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We summarize all available amphibian and reptile species distribution data from the northeast Mindanao faunal region, including small islands associated with this subcenter of endemic vertebrate biodiversity. Together with all publicly available historical information from biodiversity repositories, we present new data from several major herpetological surveys, including recently conducted inventories on four major mountains of northeast Mindanao, and adjacent islands of Camiguin Sur, Dinagat, and Siargao. We present species accounts for all taxa, comment on unresolved taxonomic problems, and provide revisions to outdated IUCN conservation status assessments in cases where our new data significantly alter earlier classification status summaries. Together, our comprehensive analysis of this fauna suggests that the greater Mindanao faunal region possesses distinct subcenters of amphibian and reptile species diversity, and that until this area is revisited and its fauna and actually studied, with on-the-ground field work including targeted surveys of species distributions coupled to the study their natural history, our understanding of the diversity and conservation status of southern Philippine herpetological fauna will remain incomplete. Nevertheless, the northeast Mindanao geographical area (Caraga Region) appears to have the highest herpetological species diversity (at least 126 species) of any comparably-sized Philippine faunal subregion.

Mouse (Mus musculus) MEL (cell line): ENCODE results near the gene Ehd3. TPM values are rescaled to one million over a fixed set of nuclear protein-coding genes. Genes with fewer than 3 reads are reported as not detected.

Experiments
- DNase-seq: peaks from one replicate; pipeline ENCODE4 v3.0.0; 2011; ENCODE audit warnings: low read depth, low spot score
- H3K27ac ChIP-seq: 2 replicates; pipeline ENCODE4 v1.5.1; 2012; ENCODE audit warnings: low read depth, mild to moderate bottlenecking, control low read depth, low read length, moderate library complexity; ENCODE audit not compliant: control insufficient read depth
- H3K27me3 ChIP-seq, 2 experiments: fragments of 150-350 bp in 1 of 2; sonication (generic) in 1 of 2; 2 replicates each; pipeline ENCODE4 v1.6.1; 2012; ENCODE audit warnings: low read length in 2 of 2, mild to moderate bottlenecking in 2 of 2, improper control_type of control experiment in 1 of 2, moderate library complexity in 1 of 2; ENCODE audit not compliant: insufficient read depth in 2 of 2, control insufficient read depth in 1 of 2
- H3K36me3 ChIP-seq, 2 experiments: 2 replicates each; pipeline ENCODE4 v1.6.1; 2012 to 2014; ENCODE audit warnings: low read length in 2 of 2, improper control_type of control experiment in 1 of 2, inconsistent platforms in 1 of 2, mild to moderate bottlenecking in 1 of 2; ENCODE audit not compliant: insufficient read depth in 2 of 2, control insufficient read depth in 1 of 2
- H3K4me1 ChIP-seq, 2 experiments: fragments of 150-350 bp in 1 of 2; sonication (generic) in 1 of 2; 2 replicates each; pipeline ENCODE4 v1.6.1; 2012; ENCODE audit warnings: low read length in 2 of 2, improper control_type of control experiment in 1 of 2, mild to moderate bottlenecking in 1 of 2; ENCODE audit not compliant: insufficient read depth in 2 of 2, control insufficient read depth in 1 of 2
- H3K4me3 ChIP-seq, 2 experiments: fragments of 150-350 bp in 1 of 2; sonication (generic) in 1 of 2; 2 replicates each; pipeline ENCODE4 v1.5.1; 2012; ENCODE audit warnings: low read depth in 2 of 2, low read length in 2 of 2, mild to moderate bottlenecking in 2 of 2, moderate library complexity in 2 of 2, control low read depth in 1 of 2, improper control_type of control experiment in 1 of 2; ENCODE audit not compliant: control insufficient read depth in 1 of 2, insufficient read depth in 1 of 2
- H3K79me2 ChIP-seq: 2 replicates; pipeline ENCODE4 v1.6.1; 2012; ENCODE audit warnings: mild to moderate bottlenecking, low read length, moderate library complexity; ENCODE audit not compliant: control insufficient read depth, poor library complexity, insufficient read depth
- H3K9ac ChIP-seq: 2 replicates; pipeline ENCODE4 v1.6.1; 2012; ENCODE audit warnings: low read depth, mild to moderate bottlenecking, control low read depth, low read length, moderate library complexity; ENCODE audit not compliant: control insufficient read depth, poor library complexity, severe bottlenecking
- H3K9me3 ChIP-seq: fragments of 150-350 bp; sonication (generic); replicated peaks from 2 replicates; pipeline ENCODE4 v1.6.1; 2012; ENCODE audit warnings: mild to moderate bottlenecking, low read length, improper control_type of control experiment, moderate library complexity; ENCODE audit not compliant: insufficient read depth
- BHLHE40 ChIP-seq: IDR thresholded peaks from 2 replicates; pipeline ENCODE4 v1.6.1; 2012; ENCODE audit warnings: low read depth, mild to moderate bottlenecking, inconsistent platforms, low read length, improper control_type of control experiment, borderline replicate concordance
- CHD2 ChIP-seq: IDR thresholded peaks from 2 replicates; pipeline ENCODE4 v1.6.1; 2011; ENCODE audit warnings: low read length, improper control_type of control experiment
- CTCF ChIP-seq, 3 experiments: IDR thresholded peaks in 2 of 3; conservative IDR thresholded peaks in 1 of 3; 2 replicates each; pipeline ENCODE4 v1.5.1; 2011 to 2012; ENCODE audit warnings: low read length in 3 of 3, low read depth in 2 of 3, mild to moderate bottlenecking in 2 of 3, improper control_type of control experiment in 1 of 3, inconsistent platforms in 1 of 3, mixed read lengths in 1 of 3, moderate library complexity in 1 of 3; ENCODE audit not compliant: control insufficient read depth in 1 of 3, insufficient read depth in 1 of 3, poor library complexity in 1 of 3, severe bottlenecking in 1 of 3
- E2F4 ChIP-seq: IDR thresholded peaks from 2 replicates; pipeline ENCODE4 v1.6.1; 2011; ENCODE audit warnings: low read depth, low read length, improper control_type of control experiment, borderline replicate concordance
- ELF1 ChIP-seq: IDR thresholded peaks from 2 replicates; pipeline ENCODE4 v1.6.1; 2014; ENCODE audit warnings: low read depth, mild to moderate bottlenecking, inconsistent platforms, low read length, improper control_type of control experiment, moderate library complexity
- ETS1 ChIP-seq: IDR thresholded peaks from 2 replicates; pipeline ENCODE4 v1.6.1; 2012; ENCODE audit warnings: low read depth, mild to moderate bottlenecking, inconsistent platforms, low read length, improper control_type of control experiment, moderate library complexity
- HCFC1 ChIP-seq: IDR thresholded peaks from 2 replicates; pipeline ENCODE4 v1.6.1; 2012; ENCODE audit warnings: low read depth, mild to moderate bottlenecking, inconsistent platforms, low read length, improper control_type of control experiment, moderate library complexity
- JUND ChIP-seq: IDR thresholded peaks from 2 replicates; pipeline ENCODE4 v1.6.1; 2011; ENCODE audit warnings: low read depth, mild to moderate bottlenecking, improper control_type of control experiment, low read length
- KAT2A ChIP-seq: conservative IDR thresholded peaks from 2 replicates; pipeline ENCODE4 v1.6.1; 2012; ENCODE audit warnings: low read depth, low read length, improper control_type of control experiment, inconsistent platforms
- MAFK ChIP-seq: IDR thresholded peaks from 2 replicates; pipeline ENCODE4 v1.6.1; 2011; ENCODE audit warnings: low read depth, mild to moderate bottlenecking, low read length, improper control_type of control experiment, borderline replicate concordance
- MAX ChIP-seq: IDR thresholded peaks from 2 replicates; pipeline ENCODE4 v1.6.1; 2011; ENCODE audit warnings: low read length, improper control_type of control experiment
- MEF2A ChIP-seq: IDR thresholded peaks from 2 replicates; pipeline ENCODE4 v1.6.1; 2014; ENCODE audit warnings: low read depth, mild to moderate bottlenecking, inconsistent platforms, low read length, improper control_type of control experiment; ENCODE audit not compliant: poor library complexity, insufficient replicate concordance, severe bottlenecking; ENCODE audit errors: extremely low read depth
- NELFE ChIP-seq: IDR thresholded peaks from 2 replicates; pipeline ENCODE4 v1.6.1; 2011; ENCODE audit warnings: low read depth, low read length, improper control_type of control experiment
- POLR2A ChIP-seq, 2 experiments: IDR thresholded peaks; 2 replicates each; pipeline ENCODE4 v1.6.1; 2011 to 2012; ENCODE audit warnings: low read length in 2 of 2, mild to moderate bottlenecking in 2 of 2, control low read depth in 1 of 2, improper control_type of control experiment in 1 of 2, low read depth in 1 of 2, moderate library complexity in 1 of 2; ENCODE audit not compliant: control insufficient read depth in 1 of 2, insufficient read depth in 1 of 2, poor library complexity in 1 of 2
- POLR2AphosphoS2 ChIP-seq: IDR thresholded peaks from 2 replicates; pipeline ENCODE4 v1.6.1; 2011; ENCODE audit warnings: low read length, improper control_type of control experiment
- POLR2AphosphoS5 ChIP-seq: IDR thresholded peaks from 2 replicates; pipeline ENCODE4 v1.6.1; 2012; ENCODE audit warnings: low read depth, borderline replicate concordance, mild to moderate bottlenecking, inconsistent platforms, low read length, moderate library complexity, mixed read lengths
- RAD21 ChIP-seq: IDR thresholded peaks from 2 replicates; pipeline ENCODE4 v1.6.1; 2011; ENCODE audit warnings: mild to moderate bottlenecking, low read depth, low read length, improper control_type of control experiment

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The mangrove forest devastated by typhoon Yolanda in November 2013 was assessed to determine the rate of regeneration of trees and natural regeneration of seedlings in four sites in Eastern Samar. Two sites in the Pacific coast and two sites in the Leyte Gulf coast of Eastern Samar were studied. A 10 X 10 meter plot at 100 meters interval was laid parallel to the coast line at the center of damaged mangrove forest. The dead trees, length and number of regenerated shoots, number and height of seedling were counted and measured inside the plot. The dead trees were identified by formation the basal roots. Result showed that the highest rate of regeneration of mangrove trees differ from the Pacific and Leyte Gulf Coast; Sonneratia (40%) and Avicennia (25%) in Balangkayan, Avicennia (19 %) and Sonneratia (18%) in Hernani, Xylocarpus (88%) and Bruguiera (86%) in Giporlos and Xylocarpus (50% ) and Ceriops (33%) in Lawaan. The natural regeneration of seedlings was highest in Giporlos (875/ha) with Bruguiera as highest percentage (71%), followed by Hernani (375/ha) with Avicennia as highest percentage (73%), and Balangkayan and Lawaan (100/ha) with Rhizophora and Ceriops with highest percentage (42%) respectively. It is recommended that the mangrove species with highest percentage of regeneration in a specific area will be prioritized in planting in mangrove rehabilitation projects.